Questions to answer in MLS preseason camp: Houston Dynamo

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(Through the week we’ll look at three Major League Soccer clubs per day, considering what they need to accomplish and what questions deserve answers during preseason training camps. Opening day in MLS is March 2.)

For a team that finished in the middle of their conference last season, the Houston Dynamo carry surprisingly few questions into their 2013 campaign.

That’s because they’re not a fifth-place caliber team. Two years in a row, Dominic Kinnear has guided his team to an MLS Cup final, and while Sporting has claimed two conference titles in that time, there’s little doubt which team are currently kings in the East.

Bringing back the same core that clicked during last year’s playoffs, Houston should be expected to better their 2012 regular season finish. That doesn’t mean there aren’t some doubt.

  • Is the defense for real?

Houston lost Geoff Cameron and didn’t miss a beat. They made a change at right back mid-stream and never lost their edge. As with most Kinnear teams, Houston’s defense served as the bedrock for the coach’s approach.

That’s no guarantee everything will unfold the same this spring. Bobby Boswell may have has his best MLS season in 2012. Will that continue into 2013? Will Jermaine Taylor resume the same high level he carried through his time in Cameron’s spot? And how will Kofie Sarkodie respond to his first March as Houston’s first choice right back?

Expect all those questions to come back positive. At not point during last year’s run did the you watch this back four and think “this has to be a fluke.” But sample sizes being what they are, it’s worth watching to make sure our initial perceptions coincide with the long-term reality. Preseason will give us our first hints.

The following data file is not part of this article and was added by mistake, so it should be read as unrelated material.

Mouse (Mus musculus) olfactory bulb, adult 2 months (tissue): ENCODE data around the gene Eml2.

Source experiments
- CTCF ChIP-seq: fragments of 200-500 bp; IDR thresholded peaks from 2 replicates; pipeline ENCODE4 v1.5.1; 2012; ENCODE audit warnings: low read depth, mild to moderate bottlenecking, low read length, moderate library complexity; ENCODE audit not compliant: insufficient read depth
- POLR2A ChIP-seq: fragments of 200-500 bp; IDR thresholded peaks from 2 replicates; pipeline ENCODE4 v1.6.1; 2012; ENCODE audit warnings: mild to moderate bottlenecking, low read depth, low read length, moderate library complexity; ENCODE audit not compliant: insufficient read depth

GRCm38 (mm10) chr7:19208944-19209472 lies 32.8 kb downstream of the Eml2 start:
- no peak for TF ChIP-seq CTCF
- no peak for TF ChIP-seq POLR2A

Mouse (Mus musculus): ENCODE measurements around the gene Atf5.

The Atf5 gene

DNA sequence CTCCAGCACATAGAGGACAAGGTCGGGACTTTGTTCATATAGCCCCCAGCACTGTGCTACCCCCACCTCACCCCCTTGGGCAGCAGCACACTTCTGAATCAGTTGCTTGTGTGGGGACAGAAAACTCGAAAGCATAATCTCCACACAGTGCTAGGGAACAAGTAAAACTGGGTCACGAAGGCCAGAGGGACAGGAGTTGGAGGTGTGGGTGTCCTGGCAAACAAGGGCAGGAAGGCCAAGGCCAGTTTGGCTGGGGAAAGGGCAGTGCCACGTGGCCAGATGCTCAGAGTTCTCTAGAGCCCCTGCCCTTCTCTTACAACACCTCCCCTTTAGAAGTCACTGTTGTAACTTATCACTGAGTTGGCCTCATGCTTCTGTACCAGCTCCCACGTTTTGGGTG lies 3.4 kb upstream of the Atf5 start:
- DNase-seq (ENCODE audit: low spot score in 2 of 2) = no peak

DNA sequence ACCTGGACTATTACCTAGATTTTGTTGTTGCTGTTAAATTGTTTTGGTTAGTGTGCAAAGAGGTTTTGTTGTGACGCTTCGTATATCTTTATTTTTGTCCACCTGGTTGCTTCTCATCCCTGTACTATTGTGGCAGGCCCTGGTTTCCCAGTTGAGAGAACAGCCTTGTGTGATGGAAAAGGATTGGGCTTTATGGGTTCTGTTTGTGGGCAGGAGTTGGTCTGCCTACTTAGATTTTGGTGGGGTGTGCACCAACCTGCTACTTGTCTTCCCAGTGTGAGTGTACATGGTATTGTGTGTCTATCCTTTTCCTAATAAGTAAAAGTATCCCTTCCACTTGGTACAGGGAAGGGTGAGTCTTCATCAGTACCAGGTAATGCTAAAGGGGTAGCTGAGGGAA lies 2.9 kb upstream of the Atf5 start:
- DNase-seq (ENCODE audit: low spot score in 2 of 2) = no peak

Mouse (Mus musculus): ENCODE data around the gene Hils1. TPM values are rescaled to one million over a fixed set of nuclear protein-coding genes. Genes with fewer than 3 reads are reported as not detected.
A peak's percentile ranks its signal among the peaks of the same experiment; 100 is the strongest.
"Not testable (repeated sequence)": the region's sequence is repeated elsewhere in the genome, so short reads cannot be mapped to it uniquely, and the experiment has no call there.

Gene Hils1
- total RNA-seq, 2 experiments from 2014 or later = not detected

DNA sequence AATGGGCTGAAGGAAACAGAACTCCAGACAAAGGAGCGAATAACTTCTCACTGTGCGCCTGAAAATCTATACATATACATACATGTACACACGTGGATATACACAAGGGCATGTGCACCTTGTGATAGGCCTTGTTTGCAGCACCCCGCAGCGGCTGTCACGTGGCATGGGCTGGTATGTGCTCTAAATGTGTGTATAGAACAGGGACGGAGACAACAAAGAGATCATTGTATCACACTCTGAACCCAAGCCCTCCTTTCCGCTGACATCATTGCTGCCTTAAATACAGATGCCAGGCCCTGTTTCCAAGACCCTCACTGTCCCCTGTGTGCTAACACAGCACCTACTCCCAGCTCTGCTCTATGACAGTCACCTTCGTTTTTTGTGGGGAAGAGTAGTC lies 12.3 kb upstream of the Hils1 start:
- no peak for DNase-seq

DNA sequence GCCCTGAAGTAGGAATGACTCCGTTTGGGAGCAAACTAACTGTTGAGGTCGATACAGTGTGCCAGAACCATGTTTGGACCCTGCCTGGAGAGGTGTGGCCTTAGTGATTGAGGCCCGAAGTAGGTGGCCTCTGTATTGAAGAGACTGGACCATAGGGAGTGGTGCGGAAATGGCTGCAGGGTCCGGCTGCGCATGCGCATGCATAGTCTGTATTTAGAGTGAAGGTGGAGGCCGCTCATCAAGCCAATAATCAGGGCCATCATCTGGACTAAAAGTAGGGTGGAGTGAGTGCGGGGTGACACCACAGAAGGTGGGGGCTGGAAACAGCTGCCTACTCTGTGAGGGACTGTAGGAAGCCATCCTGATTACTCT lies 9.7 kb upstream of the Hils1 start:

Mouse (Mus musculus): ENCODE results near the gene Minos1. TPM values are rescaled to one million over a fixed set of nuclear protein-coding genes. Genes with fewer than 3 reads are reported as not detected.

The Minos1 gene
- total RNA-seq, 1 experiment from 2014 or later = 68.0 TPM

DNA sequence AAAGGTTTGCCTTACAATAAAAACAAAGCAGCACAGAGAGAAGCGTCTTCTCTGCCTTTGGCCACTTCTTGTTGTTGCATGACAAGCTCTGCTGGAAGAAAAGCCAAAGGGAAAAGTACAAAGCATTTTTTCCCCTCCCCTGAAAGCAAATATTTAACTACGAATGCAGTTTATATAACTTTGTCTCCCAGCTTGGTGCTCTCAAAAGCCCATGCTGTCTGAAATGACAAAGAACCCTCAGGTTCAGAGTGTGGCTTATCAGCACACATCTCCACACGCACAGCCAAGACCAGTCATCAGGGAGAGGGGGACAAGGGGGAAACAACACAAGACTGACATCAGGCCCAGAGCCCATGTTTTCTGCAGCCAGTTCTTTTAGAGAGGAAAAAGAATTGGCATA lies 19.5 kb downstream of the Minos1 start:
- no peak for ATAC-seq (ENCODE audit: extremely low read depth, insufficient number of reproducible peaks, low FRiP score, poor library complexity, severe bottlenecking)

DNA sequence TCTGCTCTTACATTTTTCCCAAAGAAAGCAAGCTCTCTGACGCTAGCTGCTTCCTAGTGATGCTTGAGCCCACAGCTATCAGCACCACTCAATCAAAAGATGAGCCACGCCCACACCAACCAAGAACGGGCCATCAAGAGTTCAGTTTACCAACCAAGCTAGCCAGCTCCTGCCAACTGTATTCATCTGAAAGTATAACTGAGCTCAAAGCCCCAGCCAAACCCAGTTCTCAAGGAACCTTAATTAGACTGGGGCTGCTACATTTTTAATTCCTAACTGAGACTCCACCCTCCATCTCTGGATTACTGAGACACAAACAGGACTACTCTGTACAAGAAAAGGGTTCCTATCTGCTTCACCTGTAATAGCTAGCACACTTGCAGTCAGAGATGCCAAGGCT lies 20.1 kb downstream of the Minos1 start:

• Can Rico play a more attacking part?

Ricardo Clark’s return from Germany allowed Kinnear to switch from the 4-4-3 he used through summer to his preferred 4-4-2. With Clark and Adam Moffat in the middle, the Dynamo had a tandem that could both destroy play and clean up the second balls.

This year, however, Ricardo Clark may need to expand his game. Both he and Dominic Kinnear had hoped he’d play a more attacking role when he came into the starting XI, but his presence rarely translated into something going forward.

Conceivably, Houston could be fine if Clark plays the same way he did down the stretch in 2013, but the Dynamo would be much more balanced (and ultimately, dangerous) if they didn’t have to rely solely on Brad Davis and Boniek Garcia. Preseason’s the perfect time for Clark to start taking some chances.

  • How does Houston reach the next level?

Making finals is nice and losing to the Galaxy is understandable, but at some point it’s going to get old. And there’s always going to be a talented team at the end of any championship road.

If Houston’s going to reclaim an MLS crowd, they need something else. Perhaps that’s Clark finding some creativity. Maybe it’s Will Bruin becoming an All-Star. Boniek Garcia may become one of the league’s elite players. Perhaps Tally Hall becomes MLS’s Petr Cech. If so, we may start to see it in preseason.

Any of these things may prove enough to give Houston that one missing quality they need to win (instead of merely compete in) their last game.

MORE in ProSoccerTalk’s preseason camp series:

Up Next: LA Galaxy

What’s next for Julian Green, and what’s gone wrong?

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Julian Green will have a new team again soon, in all likelihood.

A Stuttgart publication says Green is on the transfer market this month, just eight months after moving from Bayern Munich to the then-2.Bundesliga side for less than $500,000.

Now 22, Green is three and a half years removed from Jurgen Klinsmann’s long campaign to get him into a USMNT shirt. It’s been a little less time since he scored in extra time against Belgium in the World Cup, but also less than a year since he scored goals in consecutive USMNT matches. That shouldn’t be overlooked.

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Green scored one goal in 10 appearances for Stuttgart, who was promoted to the Bundesliga at the end of last season. He fell out of favor there, but was far from poor. Green completed 87 percent of his passes and averaged 1.3 dribbles per game (only four teammates had more, though 10 matches is a smaller sample size).

Before that, he spent parts of three seasons with Bayern Munich and made just four appearances, taking a loan to Hamburg in 2014-15 that saw him banished to Hamburg II after just five appearances.

What gives? Whether attitude or skill, Green has a lot of work to do to get back to a level where he’s a reasonable USMNT call-up (Green has a respectable three goals in eight call-ups, netting against Cuba and New Zealand in Oct. 2016). Still, it’s far from over for Green at 22.